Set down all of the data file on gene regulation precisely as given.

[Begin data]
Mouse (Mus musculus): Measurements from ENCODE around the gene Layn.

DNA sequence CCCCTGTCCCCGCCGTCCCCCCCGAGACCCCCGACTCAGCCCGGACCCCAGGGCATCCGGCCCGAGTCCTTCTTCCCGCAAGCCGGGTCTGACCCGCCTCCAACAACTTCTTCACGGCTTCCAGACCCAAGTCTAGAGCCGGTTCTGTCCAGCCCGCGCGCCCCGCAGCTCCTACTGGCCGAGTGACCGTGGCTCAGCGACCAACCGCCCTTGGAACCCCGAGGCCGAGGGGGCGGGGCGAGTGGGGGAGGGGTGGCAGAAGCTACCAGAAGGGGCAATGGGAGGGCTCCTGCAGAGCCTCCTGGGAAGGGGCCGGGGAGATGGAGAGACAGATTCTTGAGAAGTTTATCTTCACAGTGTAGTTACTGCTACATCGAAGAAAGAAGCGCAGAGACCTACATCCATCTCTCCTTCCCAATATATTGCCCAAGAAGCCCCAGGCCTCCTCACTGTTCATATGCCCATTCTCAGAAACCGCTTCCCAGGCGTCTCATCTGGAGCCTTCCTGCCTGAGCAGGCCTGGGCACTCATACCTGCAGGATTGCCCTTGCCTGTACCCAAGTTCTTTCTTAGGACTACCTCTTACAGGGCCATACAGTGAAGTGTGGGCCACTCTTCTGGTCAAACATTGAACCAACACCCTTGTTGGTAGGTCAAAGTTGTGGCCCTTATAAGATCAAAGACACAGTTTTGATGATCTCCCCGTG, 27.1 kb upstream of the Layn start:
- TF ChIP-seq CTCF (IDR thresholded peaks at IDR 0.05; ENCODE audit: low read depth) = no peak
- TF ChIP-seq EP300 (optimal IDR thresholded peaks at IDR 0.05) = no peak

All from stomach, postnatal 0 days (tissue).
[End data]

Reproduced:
Mouse (Mus musculus): Measurements from ENCODE around the gene Layn.

DNA sequence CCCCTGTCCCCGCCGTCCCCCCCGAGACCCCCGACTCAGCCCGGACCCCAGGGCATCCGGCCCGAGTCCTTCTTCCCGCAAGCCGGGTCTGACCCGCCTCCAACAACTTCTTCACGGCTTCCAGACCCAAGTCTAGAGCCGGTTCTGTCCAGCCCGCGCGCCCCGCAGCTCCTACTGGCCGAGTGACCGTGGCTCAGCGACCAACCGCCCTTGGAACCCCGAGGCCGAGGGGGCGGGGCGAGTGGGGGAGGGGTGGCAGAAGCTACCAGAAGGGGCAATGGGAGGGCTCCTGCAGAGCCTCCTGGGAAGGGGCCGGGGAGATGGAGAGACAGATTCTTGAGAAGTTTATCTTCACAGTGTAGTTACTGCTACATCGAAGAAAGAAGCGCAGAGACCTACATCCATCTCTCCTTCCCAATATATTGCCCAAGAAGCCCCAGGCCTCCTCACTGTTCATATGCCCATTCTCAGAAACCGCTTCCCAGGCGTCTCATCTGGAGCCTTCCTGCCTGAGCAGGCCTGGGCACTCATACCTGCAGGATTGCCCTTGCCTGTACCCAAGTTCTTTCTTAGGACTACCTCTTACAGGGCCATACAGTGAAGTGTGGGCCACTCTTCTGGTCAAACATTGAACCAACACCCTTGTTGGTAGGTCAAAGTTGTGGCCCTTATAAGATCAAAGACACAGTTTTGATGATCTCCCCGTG, 27.1 kb upstream of the Layn start:
- TF ChIP-seq CTCF (IDR thresholded peaks at IDR 0.05; ENCODE audit: low read depth) = no peak
- TF ChIP-seq EP300 (optimal IDR thresholded peaks at IDR 0.05) = no peak

All from stomach, postnatal 0 days (tissue).